Real Lives

A Big Deal in Care

Man walking with his small cockapoo on a deserted beach on Prince Edward Island, Canada as the sun starts to set
Aissame El Bakkali

Ever been to Deal, the seaside town in Kent? I ask because there’s a man who lives there called Aissame El Bakkali who can often be seen swimming or paddle boarding after a long day at work with his little dog, Daisy. They must cut quite a dash especially as Daisy has her own yellow life jacket!

In fact, Aissame stands out in more ways than one, the tide of life having brought him to the Kent Autistic Trust via several countries and as many oddly different careers…

Born to an Italian mother and a Moroccan army father, Aissame has variously lived in France, Spain and Morocco and his first job was in banking. It didn’t take him long, however, to realise he was clearly a fish out of water, preferring to deal with people rather than money, bored by the mechanical processes which didn’t allow for his mind to improve anything.

So, having grown up in a coastal city and with the sea in his blood, he trained as a Scuba Instructor until the centre in Agadir closed. A spell in Insurance was miserable as his job was to go out to people and find reasons not to pay out. He went travelling, became a Web Designer and met his wife Samantha.

Still only 24, they moved to the UK and Aissame chanced upon a few shifts for Kent Autistic Trust. 15 years later, he continues to make a splash there and can think of no better place to be:

“This work gives you a purpose to live for. In terms of the autism area, finding the function of behaviours is so important, and by solving the reason for the behaviour, the impact on the person and their families can be profound and heartwarming: I get a lot of pleasure from doing that.”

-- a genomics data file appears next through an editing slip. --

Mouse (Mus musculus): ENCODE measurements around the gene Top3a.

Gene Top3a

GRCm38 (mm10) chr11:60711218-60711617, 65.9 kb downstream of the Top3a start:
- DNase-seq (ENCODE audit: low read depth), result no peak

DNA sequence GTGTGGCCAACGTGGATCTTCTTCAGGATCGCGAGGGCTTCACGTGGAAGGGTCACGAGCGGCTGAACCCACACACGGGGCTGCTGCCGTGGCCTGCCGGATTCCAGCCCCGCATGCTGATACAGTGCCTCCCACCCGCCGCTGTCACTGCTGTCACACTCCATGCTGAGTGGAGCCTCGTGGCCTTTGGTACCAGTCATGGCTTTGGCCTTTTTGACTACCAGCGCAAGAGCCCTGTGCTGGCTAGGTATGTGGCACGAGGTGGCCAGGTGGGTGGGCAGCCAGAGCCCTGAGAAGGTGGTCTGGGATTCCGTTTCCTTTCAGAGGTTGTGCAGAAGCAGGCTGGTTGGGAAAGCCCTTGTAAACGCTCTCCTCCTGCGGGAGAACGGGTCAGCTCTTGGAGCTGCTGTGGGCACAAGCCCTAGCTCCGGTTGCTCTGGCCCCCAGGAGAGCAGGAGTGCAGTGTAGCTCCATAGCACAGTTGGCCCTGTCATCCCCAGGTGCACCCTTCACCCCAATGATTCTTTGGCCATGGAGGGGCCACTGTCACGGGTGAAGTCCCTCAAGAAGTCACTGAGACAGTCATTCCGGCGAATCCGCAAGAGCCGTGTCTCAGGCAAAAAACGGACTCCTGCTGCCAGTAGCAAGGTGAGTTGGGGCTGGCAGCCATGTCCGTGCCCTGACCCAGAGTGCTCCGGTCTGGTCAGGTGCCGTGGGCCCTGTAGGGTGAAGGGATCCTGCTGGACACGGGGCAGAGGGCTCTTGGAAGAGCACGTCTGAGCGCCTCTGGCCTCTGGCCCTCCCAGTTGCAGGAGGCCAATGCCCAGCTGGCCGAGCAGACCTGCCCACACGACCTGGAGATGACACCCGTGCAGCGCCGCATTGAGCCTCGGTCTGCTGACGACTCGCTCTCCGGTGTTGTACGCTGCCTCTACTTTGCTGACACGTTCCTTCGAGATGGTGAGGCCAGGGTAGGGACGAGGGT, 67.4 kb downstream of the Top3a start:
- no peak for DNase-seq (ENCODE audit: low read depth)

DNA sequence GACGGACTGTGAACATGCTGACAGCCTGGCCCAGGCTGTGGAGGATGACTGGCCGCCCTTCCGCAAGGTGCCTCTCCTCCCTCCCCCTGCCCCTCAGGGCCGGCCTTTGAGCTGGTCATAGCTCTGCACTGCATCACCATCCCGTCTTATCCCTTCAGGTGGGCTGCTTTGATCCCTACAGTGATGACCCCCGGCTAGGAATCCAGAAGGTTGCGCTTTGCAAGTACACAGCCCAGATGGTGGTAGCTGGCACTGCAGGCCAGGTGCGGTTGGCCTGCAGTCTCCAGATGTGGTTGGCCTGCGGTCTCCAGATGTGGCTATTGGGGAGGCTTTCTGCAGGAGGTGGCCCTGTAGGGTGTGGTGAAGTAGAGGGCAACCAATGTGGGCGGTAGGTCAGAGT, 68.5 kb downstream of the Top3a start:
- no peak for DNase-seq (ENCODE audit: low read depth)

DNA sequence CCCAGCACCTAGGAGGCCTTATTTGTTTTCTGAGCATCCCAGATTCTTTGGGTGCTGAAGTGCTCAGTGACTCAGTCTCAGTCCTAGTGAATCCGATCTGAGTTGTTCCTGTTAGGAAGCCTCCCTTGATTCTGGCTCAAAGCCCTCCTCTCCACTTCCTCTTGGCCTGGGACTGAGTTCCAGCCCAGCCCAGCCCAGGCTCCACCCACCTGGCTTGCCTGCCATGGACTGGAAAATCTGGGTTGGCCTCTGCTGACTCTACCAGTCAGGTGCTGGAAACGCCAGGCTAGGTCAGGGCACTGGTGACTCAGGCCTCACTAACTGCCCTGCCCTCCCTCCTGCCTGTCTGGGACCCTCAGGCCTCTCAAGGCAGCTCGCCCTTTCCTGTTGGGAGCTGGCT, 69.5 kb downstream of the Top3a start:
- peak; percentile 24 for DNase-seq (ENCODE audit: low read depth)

Aissame went on to tell me the story of a client who habitually swallowed coins and buttons in order to be sent to hospital, even pulling buttons from his mother’s clothes. From Aissame’s experience, a noisy, chaotic hospital would usually be the last place someone with autism would want to go, so he went along on one occasion in order to ‘find the function’:

“Having completed observations and recorded all the data from staff support and the rest of my team, we found the function of the behaviour was the sensory stimulation from the blood pressure cuff and the stethoscopes, so we brought these items and now use twice weekly which has prevented further hospital admissions and what could have potentially killed him. In this way, I have helped improve someone’s life. That’s where I find pleasure and purpose. It’s that simple.”

Cluster Manager, Aissame runs three centres in Ashford with 32 staff and hopes to take a further Teams course at the Institute of Applied Behavioural Analysis because it’s intrinsically clear to him that behaviours (which can often be challenging) are displays and indicators of needs unmet. So, PBS (Positive Behaviour Support) is a key ethos for Kent Autistic Trust.

Aissame is especially proud of his team and truly believes in the simple, timeless adage of treating people how you yourself would want to be treated:

“My team is a great mix of various ages, races, cultures and abilities and empathy is vital. Carers don’t get paid a lot, so they absolutely need to feel appreciated and valued. Richard Branson, in his book, said that employees stay with you because they’re happy, ultimately. This is very important to me: if we can put our heads on the pillow at night and feel the purpose in caring and making a difference, then that is contentment which is precious.”

The other careers lost Aissame but he has found himself over here, on the Kent coast and though doubtless chillier than Morocco, he’s brought a whole bunch of warmth with him to clients and staff alike.

“Sometimes people ask if I’m going home this year etc. I reply that I’m going home at the end of the day at 4.30pm. Deal is home and Morocco where I was born. I don’t miss place, I miss people!”

Here’s to smooth sailing all the way, Aissame!





















Edel Harris





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